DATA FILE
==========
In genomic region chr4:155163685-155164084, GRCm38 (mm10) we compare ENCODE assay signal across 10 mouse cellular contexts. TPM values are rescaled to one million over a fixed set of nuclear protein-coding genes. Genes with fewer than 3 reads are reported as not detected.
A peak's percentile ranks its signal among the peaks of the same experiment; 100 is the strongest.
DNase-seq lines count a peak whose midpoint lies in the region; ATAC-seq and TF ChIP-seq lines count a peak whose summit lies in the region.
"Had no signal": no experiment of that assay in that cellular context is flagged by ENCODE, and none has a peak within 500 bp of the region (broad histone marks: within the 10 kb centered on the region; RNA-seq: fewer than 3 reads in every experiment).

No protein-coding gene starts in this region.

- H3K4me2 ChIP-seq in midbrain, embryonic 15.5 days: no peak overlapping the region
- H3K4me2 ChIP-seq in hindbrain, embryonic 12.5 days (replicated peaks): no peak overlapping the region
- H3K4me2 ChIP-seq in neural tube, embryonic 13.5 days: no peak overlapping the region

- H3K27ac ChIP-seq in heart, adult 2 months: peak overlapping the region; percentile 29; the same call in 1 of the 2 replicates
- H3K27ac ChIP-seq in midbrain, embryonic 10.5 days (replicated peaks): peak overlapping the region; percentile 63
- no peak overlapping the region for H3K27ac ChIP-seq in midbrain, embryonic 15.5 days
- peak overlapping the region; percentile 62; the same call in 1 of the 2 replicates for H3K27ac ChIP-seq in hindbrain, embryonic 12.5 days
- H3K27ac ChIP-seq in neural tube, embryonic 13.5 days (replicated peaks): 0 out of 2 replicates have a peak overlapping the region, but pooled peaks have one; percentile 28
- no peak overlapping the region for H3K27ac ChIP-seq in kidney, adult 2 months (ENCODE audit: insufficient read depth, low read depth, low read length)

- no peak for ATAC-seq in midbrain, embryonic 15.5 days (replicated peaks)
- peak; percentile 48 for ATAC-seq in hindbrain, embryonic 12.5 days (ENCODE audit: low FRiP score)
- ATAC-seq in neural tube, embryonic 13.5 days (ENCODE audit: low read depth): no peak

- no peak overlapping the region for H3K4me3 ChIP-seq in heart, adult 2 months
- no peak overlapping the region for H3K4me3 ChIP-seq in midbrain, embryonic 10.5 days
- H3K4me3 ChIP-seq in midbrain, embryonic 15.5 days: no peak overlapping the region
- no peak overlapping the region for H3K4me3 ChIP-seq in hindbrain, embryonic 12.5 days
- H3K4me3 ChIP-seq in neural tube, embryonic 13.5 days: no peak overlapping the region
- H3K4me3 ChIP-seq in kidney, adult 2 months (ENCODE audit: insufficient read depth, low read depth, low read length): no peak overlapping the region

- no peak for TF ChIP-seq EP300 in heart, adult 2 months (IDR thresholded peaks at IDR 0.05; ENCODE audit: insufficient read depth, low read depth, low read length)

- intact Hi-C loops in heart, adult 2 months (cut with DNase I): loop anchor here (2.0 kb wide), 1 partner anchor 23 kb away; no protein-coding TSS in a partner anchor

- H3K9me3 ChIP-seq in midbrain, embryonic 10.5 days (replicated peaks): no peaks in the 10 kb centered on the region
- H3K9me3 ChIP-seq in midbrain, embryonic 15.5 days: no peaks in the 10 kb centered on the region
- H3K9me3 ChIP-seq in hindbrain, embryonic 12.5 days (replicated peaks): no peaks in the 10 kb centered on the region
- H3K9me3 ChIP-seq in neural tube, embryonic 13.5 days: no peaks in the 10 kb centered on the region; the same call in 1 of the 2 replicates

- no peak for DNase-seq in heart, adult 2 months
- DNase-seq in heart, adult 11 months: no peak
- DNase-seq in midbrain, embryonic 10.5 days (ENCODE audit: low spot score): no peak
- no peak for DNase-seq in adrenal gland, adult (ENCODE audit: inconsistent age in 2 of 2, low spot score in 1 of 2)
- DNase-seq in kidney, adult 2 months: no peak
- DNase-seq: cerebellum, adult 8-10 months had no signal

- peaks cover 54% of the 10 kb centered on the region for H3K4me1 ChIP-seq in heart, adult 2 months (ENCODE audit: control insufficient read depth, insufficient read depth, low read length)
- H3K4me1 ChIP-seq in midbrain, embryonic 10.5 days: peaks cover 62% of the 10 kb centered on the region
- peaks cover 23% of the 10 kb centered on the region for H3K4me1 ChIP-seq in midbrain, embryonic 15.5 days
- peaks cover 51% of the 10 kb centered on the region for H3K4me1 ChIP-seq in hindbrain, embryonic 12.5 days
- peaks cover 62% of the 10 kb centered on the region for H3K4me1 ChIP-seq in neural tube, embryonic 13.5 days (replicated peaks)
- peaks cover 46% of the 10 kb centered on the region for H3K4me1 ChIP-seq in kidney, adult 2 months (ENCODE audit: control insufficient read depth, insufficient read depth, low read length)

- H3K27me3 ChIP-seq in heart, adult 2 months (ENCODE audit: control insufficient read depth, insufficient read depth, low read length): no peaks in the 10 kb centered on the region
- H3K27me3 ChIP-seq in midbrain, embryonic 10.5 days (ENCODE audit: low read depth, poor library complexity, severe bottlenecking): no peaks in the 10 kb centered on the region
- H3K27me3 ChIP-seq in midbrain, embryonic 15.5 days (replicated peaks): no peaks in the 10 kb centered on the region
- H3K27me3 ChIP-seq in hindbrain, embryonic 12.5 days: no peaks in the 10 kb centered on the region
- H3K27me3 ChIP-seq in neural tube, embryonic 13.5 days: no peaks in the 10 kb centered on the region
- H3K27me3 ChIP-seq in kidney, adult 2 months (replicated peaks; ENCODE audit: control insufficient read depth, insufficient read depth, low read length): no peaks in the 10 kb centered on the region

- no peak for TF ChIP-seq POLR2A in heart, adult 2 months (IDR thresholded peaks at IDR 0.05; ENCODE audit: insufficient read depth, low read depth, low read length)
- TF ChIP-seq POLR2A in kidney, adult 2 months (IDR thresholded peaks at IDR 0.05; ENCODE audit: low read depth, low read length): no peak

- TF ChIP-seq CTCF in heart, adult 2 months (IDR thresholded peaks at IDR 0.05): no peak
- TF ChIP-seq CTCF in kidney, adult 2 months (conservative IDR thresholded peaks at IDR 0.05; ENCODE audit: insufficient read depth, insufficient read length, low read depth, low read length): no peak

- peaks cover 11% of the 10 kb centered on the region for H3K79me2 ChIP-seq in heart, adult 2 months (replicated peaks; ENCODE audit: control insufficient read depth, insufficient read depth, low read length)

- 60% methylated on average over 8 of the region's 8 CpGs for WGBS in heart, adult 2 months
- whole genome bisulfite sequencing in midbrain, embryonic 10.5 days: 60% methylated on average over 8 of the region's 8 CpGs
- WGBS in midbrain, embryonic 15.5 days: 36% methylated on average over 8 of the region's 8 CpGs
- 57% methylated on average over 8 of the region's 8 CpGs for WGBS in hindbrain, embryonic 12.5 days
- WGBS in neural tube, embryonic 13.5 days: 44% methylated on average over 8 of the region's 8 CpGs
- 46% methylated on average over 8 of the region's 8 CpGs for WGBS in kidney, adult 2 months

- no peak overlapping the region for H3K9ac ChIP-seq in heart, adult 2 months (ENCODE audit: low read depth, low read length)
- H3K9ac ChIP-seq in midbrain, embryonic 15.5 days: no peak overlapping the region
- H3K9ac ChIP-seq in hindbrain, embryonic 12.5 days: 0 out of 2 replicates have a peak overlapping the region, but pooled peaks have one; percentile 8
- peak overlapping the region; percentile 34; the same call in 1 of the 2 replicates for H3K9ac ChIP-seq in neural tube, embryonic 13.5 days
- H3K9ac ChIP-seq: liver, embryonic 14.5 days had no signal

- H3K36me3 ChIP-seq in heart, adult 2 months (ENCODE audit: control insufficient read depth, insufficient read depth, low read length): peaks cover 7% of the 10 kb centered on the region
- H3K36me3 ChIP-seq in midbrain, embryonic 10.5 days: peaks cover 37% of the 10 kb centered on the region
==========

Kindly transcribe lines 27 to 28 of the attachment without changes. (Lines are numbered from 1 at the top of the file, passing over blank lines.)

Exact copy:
- H3K9me3 ChIP-seq in midbrain, embryonic 15.5 days: no peaks in the 10 kb centered on the region
- H3K9me3 ChIP-seq in hindbrain, embryonic 12.5 days (replicated peaks): no peaks in the 10 kb centered on the region